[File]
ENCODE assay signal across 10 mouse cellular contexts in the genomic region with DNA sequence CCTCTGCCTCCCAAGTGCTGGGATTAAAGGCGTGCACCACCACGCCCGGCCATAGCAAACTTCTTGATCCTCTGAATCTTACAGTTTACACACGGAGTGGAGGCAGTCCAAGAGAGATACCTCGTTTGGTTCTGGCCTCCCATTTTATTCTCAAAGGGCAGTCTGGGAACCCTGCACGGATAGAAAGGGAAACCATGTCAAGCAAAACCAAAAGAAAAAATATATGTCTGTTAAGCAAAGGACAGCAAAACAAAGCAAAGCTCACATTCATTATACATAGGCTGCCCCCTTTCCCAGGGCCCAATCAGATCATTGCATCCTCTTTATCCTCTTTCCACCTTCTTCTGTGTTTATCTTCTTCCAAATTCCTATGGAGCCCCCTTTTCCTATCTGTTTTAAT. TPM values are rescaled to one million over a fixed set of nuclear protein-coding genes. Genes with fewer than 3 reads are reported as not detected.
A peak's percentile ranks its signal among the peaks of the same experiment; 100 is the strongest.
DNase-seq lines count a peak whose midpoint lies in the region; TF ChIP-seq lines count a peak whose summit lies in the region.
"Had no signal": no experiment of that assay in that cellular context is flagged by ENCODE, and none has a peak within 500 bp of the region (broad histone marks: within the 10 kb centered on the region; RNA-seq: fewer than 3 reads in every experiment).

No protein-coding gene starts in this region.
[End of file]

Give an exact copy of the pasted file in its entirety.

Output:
ENCODE assay signal across 10 mouse cellular contexts in the genomic region with DNA sequence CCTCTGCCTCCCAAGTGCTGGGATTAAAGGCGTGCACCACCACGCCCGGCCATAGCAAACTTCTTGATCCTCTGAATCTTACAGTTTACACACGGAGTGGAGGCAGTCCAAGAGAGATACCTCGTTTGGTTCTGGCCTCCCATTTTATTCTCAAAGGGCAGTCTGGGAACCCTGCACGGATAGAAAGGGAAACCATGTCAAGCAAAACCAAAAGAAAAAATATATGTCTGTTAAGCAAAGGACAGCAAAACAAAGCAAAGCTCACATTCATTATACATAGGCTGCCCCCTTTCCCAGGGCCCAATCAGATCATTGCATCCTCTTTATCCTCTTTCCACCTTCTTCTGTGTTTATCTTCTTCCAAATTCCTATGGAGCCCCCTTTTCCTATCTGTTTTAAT. TPM values are rescaled to one million over a fixed set of nuclear protein-coding genes. Genes with fewer than 3 reads are reported as not detected.
A peak's percentile ranks its signal among the peaks of the same experiment; 100 is the strongest.
DNase-seq lines count a peak whose midpoint lies in the region; TF ChIP-seq lines count a peak whose summit lies in the region.
"Had no signal": no experiment of that assay in that cellular context is flagged by ENCODE, and none has a peak within 500 bp of the region (broad histone marks: within the 10 kb centered on the region; RNA-seq: fewer than 3 reads in every experiment).

No protein-coding gene starts in this region.